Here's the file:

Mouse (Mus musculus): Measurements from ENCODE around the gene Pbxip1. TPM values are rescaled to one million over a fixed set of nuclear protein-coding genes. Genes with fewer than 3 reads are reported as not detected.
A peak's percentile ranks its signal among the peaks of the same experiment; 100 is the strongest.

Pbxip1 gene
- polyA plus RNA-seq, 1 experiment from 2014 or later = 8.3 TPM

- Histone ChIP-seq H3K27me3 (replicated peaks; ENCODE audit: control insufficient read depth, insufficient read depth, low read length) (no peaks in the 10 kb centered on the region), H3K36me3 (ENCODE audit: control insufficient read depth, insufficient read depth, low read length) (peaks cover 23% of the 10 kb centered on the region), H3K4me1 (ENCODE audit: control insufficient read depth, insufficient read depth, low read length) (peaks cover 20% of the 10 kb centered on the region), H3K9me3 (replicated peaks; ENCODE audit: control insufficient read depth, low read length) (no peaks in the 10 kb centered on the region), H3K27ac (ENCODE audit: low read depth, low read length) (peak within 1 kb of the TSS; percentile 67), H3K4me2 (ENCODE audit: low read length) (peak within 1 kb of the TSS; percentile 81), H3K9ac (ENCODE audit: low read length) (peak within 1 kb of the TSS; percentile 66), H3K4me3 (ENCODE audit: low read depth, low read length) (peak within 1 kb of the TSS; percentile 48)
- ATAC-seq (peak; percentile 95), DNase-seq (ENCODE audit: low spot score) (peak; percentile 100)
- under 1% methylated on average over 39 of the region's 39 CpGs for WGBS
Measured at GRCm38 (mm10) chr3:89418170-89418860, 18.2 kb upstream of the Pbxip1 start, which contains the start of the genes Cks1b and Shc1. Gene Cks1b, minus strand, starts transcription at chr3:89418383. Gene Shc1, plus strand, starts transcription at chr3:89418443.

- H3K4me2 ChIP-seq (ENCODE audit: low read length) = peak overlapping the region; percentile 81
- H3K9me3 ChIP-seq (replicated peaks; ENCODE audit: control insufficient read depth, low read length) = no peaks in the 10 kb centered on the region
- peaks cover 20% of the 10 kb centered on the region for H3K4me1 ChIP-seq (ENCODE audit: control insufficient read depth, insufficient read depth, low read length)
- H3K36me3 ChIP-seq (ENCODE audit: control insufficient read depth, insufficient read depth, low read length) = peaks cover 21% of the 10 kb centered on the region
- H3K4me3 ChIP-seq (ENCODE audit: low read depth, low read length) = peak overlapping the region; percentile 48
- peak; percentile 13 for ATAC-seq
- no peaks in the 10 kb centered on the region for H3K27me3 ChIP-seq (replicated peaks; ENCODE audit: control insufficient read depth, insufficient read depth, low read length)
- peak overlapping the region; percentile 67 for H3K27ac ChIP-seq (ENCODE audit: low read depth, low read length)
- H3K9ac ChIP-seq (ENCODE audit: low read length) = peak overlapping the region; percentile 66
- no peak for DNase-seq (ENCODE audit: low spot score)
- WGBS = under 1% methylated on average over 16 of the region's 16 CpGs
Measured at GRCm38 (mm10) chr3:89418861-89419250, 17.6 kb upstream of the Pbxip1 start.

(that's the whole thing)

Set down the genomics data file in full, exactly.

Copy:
Mouse (Mus musculus): Measurements from ENCODE around the gene Pbxip1. TPM values are rescaled to one million over a fixed set of nuclear protein-coding genes. Genes with fewer than 3 reads are reported as not detected.
A peak's percentile ranks its signal among the peaks of the same experiment; 100 is the strongest.

Pbxip1 gene
- polyA plus RNA-seq, 1 experiment from 2014 or later = 8.3 TPM

- Histone ChIP-seq H3K27me3 (replicated peaks; ENCODE audit: control insufficient read depth, insufficient read depth, low read length) (no peaks in the 10 kb centered on the region), H3K36me3 (ENCODE audit: control insufficient read depth, insufficient read depth, low read length) (peaks cover 23% of the 10 kb centered on the region), H3K4me1 (ENCODE audit: control insufficient read depth, insufficient read depth, low read length) (peaks cover 20% of the 10 kb centered on the region), H3K9me3 (replicated peaks; ENCODE audit: control insufficient read depth, low read length) (no peaks in the 10 kb centered on the region), H3K27ac (ENCODE audit: low read depth, low read length) (peak within 1 kb of the TSS; percentile 67), H3K4me2 (ENCODE audit: low read length) (peak within 1 kb of the TSS; percentile 81), H3K9ac (ENCODE audit: low read length) (peak within 1 kb of the TSS; percentile 66), H3K4me3 (ENCODE audit: low read depth, low read length) (peak within 1 kb of the TSS; percentile 48)
- ATAC-seq (peak; percentile 95), DNase-seq (ENCODE audit: low spot score) (peak; percentile 100)
- under 1% methylated on average over 39 of the region's 39 CpGs for WGBS
Measured at GRCm38 (mm10) chr3:89418170-89418860, 18.2 kb upstream of the Pbxip1 start, which contains the start of the genes Cks1b and Shc1. Gene Cks1b, minus strand, starts transcription at chr3:89418383. Gene Shc1, plus strand, starts transcription at chr3:89418443.

- H3K4me2 ChIP-seq (ENCODE audit: low read length) = peak overlapping the region; percentile 81
- H3K9me3 ChIP-seq (replicated peaks; ENCODE audit: control insufficient read depth, low read length) = no peaks in the 10 kb centered on the region
- peaks cover 20% of the 10 kb centered on the region for H3K4me1 ChIP-seq (ENCODE audit: control insufficient read depth, insufficient read depth, low read length)
- H3K36me3 ChIP-seq (ENCODE audit: control insufficient read depth, insufficient read depth, low read length) = peaks cover 21% of the 10 kb centered on the region
- H3K4me3 ChIP-seq (ENCODE audit: low read depth, low read length) = peak overlapping the region; percentile 48
- peak; percentile 13 for ATAC-seq
- no peaks in the 10 kb centered on the region for H3K27me3 ChIP-seq (replicated peaks; ENCODE audit: control insufficient read depth, insufficient read depth, low read length)
- peak overlapping the region; percentile 67 for H3K27ac ChIP-seq (ENCODE audit: low read depth, low read length)
- H3K9ac ChIP-seq (ENCODE audit: low read length) = peak overlapping the region; percentile 66
- no peak for DNase-seq (ENCODE audit: low spot score)
- WGBS = under 1% methylated on average over 16 of the region's 16 CpGs
Measured at GRCm38 (mm10) chr3:89418861-89419250, 17.6 kb upstream of the Pbxip1 start.